The Coast Salish built communal homes of cedar planks and beams and harvested salmon and shellfish. The goal of Native American and First Nations people, who continue to harvest the sea, is to restore, preserve, and protect the shared environment and natural resources.

Reflecting that goal, Coast Salish from Washington and British Columbia recently worked with the U.S. Geological Survey in a major water quality survey. Using canoes, they towed water-quality sampling probes and linked GPS units. They mapped more than 600 miles of the Salish Sea and checked thousands of data points for water temperature, salinity, pH, dissolved oxygen-all critical to healthy waters and the survival of marine life.

Bert Webber, now a retired professor of marine biology from Western Washington College in Bellingham, first proposed the Salish Sea designation in 1988. There was so little interest then that he withdrew his suggestion, but the idea didn't die.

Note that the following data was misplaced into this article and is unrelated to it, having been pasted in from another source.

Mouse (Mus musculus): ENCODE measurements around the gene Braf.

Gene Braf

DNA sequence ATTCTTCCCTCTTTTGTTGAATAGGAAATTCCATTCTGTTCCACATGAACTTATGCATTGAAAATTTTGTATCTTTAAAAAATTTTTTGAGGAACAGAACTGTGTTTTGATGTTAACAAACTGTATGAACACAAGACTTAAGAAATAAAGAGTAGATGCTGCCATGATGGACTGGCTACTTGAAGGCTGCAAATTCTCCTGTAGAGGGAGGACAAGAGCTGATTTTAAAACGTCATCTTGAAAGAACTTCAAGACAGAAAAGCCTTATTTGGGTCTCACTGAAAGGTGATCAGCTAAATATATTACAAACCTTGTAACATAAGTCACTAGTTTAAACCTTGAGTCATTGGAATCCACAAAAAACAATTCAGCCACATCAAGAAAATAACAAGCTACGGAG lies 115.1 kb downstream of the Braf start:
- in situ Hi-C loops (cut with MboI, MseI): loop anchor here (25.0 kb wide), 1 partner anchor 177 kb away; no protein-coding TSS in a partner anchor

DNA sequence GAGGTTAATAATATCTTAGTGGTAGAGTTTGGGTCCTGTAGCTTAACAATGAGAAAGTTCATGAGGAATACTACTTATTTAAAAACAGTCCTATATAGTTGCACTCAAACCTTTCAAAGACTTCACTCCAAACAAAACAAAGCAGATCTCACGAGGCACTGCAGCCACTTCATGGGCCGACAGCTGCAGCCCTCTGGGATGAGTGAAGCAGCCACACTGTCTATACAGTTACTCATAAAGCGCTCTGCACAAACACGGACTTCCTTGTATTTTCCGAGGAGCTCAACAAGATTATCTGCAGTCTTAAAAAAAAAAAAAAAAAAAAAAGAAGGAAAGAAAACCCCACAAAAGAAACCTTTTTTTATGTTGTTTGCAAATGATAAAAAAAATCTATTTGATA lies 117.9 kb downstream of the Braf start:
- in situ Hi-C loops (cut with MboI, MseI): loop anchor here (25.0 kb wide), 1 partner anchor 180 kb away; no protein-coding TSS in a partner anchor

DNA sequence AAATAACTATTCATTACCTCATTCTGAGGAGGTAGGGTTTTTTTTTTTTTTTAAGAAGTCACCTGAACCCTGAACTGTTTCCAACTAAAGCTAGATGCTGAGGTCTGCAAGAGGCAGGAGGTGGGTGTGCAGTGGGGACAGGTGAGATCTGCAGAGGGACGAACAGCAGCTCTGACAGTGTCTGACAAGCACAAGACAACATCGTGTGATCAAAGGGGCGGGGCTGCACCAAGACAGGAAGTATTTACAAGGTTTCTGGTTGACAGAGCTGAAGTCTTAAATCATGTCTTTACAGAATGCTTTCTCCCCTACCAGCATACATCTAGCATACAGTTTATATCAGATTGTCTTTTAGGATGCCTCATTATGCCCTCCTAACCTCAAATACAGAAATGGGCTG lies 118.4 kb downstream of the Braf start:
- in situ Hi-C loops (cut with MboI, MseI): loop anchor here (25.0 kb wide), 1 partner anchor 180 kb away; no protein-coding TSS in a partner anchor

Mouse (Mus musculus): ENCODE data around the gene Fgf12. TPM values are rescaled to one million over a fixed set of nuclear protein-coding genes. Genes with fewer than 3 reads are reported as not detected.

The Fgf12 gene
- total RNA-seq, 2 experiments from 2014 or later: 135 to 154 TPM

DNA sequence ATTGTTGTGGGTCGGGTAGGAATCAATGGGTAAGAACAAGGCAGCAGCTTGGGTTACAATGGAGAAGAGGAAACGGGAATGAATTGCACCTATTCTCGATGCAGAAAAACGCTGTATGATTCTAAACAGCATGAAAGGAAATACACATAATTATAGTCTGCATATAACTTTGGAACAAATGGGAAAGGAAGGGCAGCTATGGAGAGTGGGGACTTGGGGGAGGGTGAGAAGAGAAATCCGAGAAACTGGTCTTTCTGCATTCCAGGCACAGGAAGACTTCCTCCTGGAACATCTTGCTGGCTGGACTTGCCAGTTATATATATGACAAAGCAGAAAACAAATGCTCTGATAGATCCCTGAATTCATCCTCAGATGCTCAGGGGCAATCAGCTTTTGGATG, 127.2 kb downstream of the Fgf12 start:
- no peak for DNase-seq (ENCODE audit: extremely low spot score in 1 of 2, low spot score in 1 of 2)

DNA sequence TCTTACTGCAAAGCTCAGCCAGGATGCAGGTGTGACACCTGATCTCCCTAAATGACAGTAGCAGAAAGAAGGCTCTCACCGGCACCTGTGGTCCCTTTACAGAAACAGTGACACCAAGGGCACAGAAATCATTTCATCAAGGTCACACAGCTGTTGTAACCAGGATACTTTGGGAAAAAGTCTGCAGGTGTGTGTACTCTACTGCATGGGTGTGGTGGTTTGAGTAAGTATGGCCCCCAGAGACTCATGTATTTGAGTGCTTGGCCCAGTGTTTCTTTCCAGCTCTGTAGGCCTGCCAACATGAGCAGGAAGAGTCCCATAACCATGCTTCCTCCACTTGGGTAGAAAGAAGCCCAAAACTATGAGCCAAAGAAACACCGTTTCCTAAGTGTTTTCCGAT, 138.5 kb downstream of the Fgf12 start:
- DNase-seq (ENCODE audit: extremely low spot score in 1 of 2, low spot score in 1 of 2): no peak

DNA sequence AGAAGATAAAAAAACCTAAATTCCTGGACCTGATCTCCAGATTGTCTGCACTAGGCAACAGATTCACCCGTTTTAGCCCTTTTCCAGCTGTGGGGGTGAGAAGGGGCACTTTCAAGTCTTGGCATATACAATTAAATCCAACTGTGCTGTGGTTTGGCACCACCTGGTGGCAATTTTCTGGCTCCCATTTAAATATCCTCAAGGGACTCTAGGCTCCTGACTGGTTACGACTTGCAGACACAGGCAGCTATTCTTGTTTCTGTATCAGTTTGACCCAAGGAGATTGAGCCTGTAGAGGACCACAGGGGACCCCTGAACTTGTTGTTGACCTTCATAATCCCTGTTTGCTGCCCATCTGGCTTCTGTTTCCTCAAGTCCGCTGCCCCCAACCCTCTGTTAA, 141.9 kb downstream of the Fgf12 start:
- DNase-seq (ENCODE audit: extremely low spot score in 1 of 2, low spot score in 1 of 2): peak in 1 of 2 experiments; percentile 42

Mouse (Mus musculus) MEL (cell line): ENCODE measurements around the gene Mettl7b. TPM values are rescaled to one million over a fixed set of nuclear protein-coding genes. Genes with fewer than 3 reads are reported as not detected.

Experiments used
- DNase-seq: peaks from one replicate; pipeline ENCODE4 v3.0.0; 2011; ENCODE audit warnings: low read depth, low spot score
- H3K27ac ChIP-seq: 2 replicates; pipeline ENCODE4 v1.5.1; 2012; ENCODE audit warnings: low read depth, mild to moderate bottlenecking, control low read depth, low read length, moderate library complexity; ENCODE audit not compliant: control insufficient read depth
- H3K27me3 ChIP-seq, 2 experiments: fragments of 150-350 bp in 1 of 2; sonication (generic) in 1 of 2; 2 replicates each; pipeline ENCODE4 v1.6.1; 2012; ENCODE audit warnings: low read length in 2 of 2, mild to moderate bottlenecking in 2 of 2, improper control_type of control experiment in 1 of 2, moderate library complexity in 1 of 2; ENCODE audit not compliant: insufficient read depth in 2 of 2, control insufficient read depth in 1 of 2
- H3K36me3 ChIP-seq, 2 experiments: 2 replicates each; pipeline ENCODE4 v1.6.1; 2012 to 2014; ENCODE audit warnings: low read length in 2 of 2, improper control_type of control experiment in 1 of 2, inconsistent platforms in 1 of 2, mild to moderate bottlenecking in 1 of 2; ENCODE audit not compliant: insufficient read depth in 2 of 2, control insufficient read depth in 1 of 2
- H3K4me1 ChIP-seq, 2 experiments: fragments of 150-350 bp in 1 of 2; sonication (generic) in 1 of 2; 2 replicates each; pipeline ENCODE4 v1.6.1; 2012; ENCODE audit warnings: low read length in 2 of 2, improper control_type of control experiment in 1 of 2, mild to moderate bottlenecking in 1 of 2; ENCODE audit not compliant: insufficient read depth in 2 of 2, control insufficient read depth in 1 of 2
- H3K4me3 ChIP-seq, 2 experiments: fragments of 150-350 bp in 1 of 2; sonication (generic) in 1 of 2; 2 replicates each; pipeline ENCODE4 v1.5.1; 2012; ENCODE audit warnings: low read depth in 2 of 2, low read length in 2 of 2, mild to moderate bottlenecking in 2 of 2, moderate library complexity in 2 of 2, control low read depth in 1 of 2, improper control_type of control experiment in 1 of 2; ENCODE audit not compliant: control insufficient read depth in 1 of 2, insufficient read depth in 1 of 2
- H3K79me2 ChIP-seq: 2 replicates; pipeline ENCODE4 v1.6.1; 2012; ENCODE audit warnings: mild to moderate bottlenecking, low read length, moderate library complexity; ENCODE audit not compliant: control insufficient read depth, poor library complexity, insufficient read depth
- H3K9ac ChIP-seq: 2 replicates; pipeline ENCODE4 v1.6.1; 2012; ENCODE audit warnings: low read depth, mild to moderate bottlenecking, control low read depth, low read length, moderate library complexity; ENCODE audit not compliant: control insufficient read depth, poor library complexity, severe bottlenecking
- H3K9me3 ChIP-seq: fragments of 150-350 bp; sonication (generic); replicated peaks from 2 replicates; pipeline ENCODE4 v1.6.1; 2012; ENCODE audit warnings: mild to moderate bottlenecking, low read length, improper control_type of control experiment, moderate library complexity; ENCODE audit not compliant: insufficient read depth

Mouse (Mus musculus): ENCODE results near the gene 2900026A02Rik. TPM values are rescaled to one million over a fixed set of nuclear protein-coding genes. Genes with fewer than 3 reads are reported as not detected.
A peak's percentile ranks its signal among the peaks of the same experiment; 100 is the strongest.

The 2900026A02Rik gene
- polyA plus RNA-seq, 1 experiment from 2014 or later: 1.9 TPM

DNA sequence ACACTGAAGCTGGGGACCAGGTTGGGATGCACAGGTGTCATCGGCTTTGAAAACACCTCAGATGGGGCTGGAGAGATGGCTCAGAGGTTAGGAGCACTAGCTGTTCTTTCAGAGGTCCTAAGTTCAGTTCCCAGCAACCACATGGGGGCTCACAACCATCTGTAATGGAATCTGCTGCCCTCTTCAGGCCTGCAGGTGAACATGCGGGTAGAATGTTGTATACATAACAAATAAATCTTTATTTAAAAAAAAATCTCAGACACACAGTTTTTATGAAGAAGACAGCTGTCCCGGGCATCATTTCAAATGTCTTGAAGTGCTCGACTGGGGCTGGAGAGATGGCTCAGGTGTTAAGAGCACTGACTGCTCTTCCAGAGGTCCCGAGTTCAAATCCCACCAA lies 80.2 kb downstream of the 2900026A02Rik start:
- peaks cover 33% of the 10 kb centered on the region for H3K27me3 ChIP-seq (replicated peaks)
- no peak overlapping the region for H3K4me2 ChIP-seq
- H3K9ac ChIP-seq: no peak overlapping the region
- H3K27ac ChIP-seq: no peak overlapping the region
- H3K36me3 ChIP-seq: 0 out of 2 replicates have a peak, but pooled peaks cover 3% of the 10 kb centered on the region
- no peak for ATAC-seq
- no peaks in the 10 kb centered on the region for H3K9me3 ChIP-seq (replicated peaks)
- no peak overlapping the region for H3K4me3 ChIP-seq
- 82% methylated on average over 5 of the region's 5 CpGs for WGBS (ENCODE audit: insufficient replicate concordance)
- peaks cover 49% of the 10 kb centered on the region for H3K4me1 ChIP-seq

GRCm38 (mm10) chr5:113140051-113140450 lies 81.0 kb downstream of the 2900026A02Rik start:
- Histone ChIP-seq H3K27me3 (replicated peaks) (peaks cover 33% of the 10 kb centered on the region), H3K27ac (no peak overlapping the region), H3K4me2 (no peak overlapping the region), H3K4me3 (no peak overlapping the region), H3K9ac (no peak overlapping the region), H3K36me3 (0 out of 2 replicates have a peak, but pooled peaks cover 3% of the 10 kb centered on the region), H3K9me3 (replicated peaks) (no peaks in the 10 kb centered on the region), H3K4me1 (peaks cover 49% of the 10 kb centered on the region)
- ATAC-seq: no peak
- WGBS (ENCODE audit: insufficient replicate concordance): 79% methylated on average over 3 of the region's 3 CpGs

He renewed his proposal to the state board a year and a half ago, after the region's population had surged and Chinook salmon and killer whales were threatened with extinction.

After the state's approval, Webber told The Seattle Times: "There are some 7 million people spread around the Salish Sea and we all have to work to protect it."

Speaking for tribes on both sides of the border, Brian Cladoosby, chairman of the Swinomish Tribe, said: "We are the shoreline and salmon people, many of our songs, traditions, and ancient names and ceremonies are tied to the waters of the Salish Sea," the Times reported.

"For us the simple alliance of the governing bodies agreeing to see the relationship of the waters... provides hope that we can work together toward a healthy ecosystem for seven generations into the future," Cladoosby said.

Overlaying Washington and Canadian waters with the Salish Sea name is appropriate, although those of us who cruise its waters will continue to use individual place names that have been on charts for more than 200 years. If the coming together of governments, Indian tribes, and others under that name is good for whales, salmon, and birds it also will be good for you and me.

A bonus: it's easy to spell and pronounce. It's Salish with a long A.